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Combining nurseries with shops and cafés, these stylish garden centers are destinations in themselves.

Petersham Nurseries, London

At this property in Richmond, on the outskirts of London, you’ll find the studied frenzy that defines British gardens: hydrangeas overflowing from rusted wagons, rows of red roses climbing faded wood lattices, and stone jardinieres stuffed with pincushions and cornflowers. There’s a seamless flow between the indoor greenhouses and leafy outdoor areas punctuated by lifestyle items—from vintage farm tables to cashmere blankets—throughout.

Then there’s Petersham Nurseries Café, a fine-dining institution helmed by chef Damian Clisby in a space filled with floral arrangements and snaking vines. With the help of their four adult children, owners Gael and Francesco Boglione recently opened a second location in London’s Covent Garden. The new 16,000-square-foot emporium is a bucolic oasis that features Clisby’s fashionable Italian restaurant La Goccia, a casual eatery, and its more formal counterpart, the Petersham.

Sprout Home, Chicago

The assortment of terrariums is such a major draw for Sprout Home, in West Town—it has a second location in Brooklyn— that it regularly hosts build-your-own workshops. The showroom, which includes a small outdoor nursery for bigger items like saplings, specializes in design-forward supplies. Much of the store is set up in vignettes—a curated mix of plants and contemporary planters—to provide inspiration.

Flora Grubb, San Francisco

“Coming to the store is an experience, whether you want to buy something or not,” says Flora Grubb of her namesake nursery in the Bayview, San Francisco. “The space is more like a garden than a store.” The 28,000-square-foot property is a statement in California cool, with neatly stacked minimalist pottery, modern outdoor furniture, and a Ritual Coffee Roasters on site.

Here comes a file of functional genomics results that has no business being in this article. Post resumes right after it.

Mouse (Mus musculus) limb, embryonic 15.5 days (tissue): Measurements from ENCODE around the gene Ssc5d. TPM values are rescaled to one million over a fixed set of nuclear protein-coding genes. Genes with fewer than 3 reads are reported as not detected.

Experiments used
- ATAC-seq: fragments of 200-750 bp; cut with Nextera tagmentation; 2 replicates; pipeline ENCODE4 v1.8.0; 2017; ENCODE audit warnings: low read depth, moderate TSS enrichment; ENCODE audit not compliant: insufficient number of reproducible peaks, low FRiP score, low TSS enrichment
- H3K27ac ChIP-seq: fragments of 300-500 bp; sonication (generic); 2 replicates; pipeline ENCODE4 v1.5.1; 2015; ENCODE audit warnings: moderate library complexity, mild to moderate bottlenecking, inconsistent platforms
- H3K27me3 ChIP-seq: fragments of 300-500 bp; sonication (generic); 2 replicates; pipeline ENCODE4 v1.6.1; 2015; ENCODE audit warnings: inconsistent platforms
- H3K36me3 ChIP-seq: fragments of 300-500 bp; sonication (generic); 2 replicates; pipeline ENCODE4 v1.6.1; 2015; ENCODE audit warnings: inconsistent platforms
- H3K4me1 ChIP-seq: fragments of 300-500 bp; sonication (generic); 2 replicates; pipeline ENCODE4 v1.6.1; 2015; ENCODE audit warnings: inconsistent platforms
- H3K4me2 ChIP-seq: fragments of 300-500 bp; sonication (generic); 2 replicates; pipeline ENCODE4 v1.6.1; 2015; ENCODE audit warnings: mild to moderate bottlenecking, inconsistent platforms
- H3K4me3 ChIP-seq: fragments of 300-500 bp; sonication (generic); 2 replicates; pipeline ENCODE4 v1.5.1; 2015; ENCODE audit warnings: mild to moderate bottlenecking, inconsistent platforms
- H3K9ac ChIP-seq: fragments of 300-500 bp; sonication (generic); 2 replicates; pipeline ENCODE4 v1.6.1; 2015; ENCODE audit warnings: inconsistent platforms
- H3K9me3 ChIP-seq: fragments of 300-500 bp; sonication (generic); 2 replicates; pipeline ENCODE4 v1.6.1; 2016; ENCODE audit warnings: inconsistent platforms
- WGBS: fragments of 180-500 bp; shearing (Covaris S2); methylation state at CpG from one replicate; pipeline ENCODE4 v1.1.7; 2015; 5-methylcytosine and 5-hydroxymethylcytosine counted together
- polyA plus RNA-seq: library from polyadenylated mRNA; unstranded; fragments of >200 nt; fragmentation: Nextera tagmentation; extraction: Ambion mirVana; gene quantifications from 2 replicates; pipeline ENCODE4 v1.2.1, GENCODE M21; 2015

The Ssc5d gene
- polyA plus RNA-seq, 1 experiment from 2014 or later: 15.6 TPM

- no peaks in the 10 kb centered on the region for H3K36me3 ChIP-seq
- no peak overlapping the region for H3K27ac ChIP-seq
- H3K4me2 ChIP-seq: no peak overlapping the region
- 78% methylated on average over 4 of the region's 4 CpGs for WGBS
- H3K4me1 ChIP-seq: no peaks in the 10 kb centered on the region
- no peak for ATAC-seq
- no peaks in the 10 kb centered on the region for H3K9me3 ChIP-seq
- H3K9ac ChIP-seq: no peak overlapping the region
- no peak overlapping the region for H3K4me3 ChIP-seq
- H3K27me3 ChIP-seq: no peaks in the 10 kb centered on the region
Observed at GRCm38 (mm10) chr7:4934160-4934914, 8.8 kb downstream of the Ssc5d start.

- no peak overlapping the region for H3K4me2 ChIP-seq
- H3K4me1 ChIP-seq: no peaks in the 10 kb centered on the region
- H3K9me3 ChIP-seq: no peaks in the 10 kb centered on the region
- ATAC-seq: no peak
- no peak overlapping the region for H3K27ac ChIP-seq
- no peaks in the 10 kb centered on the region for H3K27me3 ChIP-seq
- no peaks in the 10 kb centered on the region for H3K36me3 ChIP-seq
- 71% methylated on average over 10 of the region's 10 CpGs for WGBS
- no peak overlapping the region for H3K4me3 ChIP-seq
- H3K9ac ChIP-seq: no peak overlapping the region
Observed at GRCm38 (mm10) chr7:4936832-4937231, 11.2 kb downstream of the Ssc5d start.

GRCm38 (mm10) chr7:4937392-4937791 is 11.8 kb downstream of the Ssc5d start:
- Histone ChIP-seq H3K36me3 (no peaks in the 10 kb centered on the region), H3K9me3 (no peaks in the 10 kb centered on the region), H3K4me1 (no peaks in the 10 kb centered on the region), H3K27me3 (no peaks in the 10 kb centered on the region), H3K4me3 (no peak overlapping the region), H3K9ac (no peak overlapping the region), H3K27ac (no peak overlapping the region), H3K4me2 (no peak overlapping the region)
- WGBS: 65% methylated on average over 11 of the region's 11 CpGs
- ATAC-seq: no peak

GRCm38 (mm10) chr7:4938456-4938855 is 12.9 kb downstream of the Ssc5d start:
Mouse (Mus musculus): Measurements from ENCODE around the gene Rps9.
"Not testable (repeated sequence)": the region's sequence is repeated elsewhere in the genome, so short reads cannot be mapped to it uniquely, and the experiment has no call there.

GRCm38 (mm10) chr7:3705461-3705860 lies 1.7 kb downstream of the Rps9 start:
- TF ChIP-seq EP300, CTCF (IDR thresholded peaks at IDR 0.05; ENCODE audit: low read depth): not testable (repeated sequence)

Grubb focuses on unusual plants from other Mediterranean climates, because she’s passionate about water conservation. “Part of why people love California is that it doesn’t really rain,” says Grubb. “So we help them find plants they love, but that also use less water.” Her favorite is the abelia: “It has these giant flowers, the size of your hand, that you can bring inside for a vase.”

Terrain, Pennsylvania

This September, Terrain took over the picturesque Waterloo Gardens property in Devon for its third shop. The six-acre site has a café, a restaurant, a private events venue, and stores, including Anthropologie. Planters with the brand’s contemporary rustic look can be custom designed.

Tula, Brooklyn

Tula started in 2016 as a mobile greenhouse, with co-founders Christan Summers and Ivan Martinez driving a converted truck around Brooklyn selling plants and pottery. This fall they’re opening a flagship inside a former tool and die factory in the Greenpoint neighborhood. Tula is known for sourcing hard-to-find cacti, euphorbias, and other succulents.

Most of the plants are pre-potted in a limited-edition collection of 100 ceramics created each season by local ceramists. The new brick-and-mortar will host workshops to encourage learning about maintenance before committing to a plant.


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